SC139 is a serial 68B50 module designed for the RC2014 bus.
An I2C bus master is a device that can control I2C slave devices on an I2C bus. In this case the module generates the I2C bus signals using big-bang code. This makes the module useful for interfacing to external electronics.
This module provides a 5 volt “TTL” asynchronous serial port, typically set for 115200 baud, 8 data bits, 1 stop bit, no parity.
Both a male and a female connector are provided for maximum flexibility. The optional USB to serial adapter provided with the kit can be plugged directly into the socket or it can be connected with a 6 way Dupont cable fitted to the header pins.
Port address selection
This module occupies 2 input/output port addresses. The base address is set with jumper shunt(s) fitted to the header pins labelled JPA, highlighted below in red. The 2 I/O addresses occupied are BASE ADDRESS and BASE ADDRESS + 1.
The address selection header is a block of 2 rows of 8 pins. These are the 8 address select jumpers and are labelled with their bit numbers. As the module occupies 2 I/O addresses the least significant bit, bit zero, is not used. All 8 address bits are provided for consistency, but only the most significant 7 bits are needed. You may wish to remove the bit zero pins as a reminder that bit zero is not used. The empty placeholder will act as a reminder.
The module responds to addresses matching the address set with these jumpers. When a jumper shunt is fitted, that bit must be a 1 (high voltage). When the shunt is not fitted, that bit must be a 0 (low voltage).
The default address for an RC2014 is 0x80 (decimal 128, binary 10000000). This is selected by having a single jumper shunts fitted to bit 7, as illustrated below.
The Small Computer Monitor (SCM) supports a seconds 68B50 ACIA serial port at I/O address 0x40 (binary 01000000).
This module is powered from the backplane or from the serial port. If a jumper shunt is fitted to JP5 then power (5 volts) is connected between the serial port and the backplane’s 5 volt supply. This results in the Z80 system being powered from the serial port and/or the serial port being supplied with power from the Z80 system.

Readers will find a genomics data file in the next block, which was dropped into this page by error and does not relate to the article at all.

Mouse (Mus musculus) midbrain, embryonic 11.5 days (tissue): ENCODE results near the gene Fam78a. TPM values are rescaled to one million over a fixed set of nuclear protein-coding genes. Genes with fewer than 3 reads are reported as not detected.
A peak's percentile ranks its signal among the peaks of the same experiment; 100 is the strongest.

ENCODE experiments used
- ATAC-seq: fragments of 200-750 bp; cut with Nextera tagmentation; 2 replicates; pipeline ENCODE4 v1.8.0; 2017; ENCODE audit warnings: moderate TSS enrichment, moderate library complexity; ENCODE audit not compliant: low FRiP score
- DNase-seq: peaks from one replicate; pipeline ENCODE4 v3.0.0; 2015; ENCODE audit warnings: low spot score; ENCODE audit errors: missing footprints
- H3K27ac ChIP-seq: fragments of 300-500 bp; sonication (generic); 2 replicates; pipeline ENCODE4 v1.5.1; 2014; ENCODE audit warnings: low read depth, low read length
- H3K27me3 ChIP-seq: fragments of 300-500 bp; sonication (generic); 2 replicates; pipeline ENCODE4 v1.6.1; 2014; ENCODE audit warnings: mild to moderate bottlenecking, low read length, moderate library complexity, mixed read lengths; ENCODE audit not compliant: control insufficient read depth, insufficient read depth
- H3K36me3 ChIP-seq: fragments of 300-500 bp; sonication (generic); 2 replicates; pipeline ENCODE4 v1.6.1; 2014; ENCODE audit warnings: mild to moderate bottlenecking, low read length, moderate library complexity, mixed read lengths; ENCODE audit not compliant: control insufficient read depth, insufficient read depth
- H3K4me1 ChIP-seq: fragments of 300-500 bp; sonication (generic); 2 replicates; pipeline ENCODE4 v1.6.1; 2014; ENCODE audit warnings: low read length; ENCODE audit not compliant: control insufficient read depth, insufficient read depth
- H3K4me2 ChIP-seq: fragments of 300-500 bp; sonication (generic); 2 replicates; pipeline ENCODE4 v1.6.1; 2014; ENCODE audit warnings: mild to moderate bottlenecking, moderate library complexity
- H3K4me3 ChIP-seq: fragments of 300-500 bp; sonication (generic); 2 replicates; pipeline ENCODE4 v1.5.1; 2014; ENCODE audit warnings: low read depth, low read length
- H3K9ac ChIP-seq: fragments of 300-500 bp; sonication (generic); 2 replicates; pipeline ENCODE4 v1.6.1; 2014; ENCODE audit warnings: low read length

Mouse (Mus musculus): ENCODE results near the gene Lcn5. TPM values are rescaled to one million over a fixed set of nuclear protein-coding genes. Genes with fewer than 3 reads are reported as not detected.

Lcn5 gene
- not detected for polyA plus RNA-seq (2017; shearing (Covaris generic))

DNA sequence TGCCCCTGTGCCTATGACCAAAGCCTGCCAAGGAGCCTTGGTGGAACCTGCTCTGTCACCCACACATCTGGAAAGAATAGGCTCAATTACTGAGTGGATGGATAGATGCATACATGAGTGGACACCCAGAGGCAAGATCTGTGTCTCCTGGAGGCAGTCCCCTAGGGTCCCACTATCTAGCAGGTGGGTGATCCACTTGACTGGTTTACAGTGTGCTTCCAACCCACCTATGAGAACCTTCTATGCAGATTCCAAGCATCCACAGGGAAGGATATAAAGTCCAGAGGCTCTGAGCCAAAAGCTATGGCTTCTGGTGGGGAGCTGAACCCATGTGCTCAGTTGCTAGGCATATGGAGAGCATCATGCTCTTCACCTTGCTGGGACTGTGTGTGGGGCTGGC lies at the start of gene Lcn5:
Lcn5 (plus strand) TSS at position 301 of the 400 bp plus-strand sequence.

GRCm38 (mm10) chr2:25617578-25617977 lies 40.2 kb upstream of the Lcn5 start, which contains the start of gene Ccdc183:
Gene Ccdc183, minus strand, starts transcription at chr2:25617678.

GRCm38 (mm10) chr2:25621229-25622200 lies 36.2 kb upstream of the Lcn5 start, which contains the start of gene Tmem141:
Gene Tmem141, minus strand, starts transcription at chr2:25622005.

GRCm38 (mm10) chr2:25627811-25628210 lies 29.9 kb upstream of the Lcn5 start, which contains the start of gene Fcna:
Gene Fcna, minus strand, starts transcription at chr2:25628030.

You should only have one source of power to the system. If your backplane is powered then you should not also provide power from the serial port.
Typically, the serial port will be connected to a modern computer or terminal through a USB to serial adapter. These adapters are usually powered from the modern computer or terminal, and can provide enough power for a small Z80 system.
Baud rate clock
The official RC2014 ACIA serial module has its baud rate set by the main bus clock, typically 7.3728 MHz.
This module is more flexible, providing the option of using its on board crystal oscillator. This is selected by fitting a jumper shunt to JP4, as illustrated below.
Should you wish to use the main bus clock as the baud rate clock, fit a jumper shunt to JP3 instead of JP4.
Fitting a jumper shunt to JP3 and another to JP4 enables this module’s on-board oscillator to act as the baud rate clock and also the main bus clock. This could potentially mean you can save a bus slot as you do not need a separate clock module.
You should only have one clock source connected to the main bus clock signal, so do not fit both these jumpers at the same time if you have another clock source in your system.
Serial signals on the bus
The RC2014 bus allows serial transmit and receive signals to be connected to other modules through the backplane. This module’s transmit and receive signals can be optionally connected to the bus using jumpers JP1 and JP2. Fitting a jumper shunt to JP1 connects the transmit output from this module to the bus pin 35 and JP2 connects the receive input into this module from the bus pin 36.
These jumpers allow more than one serial port module to be fitted to the same backplane. Only one module should have these jumper shunts fitted.
This module is software compatible with the standard RC2014 firmware and software.
Source code for this firmware software is available. This is a good source of example code for this module. One example being the Small Computer Monitor.